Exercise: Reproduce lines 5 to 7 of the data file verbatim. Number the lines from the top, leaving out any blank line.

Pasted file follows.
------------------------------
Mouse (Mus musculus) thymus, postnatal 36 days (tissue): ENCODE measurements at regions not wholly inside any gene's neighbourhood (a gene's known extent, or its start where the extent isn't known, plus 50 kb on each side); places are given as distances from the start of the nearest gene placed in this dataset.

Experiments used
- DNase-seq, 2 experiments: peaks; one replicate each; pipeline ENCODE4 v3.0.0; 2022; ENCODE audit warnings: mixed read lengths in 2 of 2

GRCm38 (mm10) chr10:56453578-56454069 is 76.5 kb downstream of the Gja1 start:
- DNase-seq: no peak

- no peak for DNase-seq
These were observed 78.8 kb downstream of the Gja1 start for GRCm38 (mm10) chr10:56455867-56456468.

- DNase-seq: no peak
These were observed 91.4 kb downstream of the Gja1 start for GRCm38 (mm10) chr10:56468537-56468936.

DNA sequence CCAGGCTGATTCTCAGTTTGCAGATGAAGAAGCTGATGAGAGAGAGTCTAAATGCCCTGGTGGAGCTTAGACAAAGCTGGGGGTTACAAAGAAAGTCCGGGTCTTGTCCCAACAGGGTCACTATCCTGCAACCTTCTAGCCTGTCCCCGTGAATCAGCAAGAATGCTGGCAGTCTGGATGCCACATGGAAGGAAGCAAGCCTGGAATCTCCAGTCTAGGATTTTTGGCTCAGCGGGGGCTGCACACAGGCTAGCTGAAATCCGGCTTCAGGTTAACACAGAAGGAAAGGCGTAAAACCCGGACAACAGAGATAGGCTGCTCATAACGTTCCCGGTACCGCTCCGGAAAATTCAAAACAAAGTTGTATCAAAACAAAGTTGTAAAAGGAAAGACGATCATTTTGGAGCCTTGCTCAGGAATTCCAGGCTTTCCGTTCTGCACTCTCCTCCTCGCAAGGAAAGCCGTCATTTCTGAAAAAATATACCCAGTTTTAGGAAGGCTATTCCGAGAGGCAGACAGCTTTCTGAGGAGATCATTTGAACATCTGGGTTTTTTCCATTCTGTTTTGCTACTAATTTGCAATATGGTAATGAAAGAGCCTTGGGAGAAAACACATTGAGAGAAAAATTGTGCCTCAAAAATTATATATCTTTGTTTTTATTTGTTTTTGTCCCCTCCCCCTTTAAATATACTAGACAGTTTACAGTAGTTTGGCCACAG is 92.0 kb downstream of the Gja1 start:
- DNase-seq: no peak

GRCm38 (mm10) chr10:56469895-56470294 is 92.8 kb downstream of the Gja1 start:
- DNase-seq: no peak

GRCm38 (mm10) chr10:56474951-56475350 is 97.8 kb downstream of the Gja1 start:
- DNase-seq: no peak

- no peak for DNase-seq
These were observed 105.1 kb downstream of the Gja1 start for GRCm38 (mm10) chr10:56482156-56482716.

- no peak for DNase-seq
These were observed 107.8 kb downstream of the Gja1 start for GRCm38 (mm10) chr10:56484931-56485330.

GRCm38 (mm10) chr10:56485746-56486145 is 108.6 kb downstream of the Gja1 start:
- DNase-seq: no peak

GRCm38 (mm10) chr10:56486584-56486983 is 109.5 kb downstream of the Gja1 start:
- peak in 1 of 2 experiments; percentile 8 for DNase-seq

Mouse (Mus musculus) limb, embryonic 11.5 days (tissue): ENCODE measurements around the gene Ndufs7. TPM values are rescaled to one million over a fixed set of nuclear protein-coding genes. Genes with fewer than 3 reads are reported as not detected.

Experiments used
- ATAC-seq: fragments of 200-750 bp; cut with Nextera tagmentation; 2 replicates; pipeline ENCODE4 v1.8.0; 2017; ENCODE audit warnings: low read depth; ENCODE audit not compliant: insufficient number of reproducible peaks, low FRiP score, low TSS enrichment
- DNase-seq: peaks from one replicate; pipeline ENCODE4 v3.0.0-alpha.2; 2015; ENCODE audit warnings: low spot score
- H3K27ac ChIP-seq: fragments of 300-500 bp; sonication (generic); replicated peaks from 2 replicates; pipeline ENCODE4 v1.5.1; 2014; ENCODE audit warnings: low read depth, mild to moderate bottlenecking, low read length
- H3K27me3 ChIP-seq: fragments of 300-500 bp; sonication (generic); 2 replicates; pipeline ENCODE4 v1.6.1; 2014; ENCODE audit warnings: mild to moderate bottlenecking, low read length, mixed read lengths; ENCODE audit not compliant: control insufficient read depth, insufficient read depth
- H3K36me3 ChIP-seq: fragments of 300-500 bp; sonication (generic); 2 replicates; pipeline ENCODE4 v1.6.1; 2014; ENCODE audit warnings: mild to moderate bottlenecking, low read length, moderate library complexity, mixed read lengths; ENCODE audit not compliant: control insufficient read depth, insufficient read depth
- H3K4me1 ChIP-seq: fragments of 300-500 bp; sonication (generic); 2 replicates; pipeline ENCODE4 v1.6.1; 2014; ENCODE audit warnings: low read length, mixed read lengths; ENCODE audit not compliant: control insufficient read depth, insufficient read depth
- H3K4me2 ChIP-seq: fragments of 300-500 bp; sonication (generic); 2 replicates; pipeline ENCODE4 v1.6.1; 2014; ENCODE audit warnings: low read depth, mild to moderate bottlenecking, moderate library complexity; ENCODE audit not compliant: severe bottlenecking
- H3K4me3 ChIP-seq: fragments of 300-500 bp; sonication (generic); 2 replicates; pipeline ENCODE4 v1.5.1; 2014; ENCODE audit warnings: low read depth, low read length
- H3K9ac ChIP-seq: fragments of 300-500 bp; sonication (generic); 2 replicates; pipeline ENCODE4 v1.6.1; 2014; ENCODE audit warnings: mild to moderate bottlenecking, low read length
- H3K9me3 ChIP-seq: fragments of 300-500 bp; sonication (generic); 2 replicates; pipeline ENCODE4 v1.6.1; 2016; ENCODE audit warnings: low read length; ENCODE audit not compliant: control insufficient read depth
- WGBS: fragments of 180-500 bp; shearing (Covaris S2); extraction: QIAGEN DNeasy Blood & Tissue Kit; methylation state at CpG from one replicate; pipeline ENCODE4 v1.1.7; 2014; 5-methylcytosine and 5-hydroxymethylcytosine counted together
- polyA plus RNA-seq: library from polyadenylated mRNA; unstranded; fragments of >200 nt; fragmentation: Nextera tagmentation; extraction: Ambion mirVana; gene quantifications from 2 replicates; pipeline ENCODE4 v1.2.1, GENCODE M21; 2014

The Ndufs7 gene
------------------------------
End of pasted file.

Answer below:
- DNase-seq: no peak

- no peak for DNase-seq
These were observed 78.8 kb downstream of the Gja1 start for GRCm38 (mm10) chr10:56455867-56456468.